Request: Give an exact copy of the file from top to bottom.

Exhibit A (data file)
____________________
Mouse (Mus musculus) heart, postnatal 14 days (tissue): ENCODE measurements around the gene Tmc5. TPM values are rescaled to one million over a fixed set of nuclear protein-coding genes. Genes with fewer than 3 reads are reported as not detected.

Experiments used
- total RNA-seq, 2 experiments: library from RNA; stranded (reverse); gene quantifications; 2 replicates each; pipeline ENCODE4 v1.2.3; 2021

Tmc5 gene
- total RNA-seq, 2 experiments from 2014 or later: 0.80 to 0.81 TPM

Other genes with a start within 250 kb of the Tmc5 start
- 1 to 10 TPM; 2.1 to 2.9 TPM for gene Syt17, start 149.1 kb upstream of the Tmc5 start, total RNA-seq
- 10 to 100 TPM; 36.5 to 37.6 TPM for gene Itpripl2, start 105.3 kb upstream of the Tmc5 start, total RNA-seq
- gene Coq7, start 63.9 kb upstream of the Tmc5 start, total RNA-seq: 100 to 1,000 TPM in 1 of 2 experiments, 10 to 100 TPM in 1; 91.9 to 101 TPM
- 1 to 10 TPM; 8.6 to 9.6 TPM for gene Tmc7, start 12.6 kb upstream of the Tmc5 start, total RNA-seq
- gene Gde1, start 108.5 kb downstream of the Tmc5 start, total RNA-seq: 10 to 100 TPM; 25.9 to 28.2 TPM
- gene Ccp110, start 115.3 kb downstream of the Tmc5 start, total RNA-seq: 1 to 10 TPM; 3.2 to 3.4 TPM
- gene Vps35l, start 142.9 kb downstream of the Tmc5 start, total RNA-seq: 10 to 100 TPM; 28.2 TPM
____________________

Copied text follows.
Mouse (Mus musculus) heart, postnatal 14 days (tissue): ENCODE measurements around the gene Tmc5. TPM values are rescaled to one million over a fixed set of nuclear protein-coding genes. Genes with fewer than 3 reads are reported as not detected.

Experiments used
- total RNA-seq, 2 experiments: library from RNA; stranded (reverse); gene quantifications; 2 replicates each; pipeline ENCODE4 v1.2.3; 2021

Tmc5 gene
- total RNA-seq, 2 experiments from 2014 or later: 0.80 to 0.81 TPM

Other genes with a start within 250 kb of the Tmc5 start
- 1 to 10 TPM; 2.1 to 2.9 TPM for gene Syt17, start 149.1 kb upstream of the Tmc5 start, total RNA-seq
- 10 to 100 TPM; 36.5 to 37.6 TPM for gene Itpripl2, start 105.3 kb upstream of the Tmc5 start, total RNA-seq
- gene Coq7, start 63.9 kb upstream of the Tmc5 start, total RNA-seq: 100 to 1,000 TPM in 1 of 2 experiments, 10 to 100 TPM in 1; 91.9 to 101 TPM
- 1 to 10 TPM; 8.6 to 9.6 TPM for gene Tmc7, start 12.6 kb upstream of the Tmc5 start, total RNA-seq
- gene Gde1, start 108.5 kb downstream of the Tmc5 start, total RNA-seq: 10 to 100 TPM; 25.9 to 28.2 TPM
- gene Ccp110, start 115.3 kb downstream of the Tmc5 start, total RNA-seq: 1 to 10 TPM; 3.2 to 3.4 TPM
- gene Vps35l, start 142.9 kb downstream of the Tmc5 start, total RNA-seq: 10 to 100 TPM; 28.2 TPM